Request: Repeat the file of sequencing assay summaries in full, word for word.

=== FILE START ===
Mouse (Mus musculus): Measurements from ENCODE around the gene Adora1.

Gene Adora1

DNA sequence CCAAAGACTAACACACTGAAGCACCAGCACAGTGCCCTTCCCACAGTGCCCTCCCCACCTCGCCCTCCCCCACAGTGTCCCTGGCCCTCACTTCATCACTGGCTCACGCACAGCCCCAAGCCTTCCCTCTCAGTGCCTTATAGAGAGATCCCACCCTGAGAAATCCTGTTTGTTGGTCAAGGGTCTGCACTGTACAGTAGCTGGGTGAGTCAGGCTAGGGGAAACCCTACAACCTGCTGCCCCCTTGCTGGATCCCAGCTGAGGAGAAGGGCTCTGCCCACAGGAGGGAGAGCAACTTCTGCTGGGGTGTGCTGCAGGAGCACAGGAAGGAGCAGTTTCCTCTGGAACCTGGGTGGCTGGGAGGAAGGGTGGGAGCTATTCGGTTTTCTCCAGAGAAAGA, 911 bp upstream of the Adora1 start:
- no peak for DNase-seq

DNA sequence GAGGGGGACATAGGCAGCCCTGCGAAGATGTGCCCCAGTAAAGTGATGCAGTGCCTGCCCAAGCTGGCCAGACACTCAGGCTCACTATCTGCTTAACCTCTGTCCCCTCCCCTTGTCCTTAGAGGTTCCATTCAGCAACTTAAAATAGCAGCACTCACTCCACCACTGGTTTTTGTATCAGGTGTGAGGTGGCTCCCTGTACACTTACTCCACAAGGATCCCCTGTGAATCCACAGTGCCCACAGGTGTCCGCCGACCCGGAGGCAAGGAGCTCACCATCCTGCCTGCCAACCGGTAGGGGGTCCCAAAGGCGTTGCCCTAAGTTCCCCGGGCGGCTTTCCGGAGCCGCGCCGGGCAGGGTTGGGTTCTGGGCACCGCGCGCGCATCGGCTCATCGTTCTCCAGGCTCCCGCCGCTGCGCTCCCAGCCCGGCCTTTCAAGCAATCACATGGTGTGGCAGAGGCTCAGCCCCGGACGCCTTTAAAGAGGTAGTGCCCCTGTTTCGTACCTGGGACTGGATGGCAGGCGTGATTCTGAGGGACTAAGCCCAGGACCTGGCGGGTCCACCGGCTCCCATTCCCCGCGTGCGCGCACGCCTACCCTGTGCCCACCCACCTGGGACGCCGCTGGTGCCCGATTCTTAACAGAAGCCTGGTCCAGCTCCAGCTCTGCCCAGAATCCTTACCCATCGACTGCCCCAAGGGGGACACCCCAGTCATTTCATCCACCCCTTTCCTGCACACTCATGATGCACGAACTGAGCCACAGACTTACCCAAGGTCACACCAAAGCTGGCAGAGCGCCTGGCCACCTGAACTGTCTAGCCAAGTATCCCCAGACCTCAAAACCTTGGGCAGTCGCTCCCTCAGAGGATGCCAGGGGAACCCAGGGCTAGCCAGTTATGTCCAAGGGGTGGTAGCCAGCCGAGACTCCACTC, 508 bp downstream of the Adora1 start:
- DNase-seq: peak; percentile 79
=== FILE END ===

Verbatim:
Mouse (Mus musculus): Measurements from ENCODE around the gene Adora1.

Gene Adora1

DNA sequence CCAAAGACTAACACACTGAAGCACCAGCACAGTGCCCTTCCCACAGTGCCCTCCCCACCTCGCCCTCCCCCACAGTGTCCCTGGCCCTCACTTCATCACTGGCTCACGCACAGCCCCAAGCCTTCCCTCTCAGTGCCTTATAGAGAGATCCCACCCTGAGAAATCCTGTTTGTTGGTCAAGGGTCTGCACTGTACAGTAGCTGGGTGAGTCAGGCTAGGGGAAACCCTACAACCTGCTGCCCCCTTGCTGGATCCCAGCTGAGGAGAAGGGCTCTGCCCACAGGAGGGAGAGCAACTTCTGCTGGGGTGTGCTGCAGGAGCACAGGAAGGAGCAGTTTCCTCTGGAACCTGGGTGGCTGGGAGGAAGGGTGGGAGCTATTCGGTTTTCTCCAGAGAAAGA, 911 bp upstream of the Adora1 start:
- no peak for DNase-seq

DNA sequence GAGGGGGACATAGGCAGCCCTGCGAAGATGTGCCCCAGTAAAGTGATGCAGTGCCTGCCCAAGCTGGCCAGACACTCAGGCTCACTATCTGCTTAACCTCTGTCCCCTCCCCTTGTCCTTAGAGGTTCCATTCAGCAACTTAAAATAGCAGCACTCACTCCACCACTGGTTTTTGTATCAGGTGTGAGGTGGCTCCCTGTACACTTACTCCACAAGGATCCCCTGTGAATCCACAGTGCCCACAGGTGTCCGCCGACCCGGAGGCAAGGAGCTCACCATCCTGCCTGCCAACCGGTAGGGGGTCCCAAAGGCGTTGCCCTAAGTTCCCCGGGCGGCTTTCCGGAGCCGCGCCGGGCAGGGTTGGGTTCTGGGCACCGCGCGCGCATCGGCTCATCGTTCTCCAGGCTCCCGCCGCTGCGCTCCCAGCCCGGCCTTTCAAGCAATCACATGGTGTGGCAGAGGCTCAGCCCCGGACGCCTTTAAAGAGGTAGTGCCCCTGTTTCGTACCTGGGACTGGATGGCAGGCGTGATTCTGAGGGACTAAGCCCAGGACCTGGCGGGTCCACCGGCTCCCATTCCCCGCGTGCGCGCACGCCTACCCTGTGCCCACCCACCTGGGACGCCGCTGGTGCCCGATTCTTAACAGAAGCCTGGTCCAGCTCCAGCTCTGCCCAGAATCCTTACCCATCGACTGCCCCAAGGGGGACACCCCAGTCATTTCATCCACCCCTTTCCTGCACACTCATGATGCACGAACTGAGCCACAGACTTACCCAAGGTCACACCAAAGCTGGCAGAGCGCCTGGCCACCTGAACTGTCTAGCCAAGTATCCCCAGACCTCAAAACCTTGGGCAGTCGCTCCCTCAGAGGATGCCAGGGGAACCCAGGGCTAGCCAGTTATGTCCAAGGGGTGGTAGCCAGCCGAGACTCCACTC, 508 bp downstream of the Adora1 start:
- DNase-seq: peak; percentile 79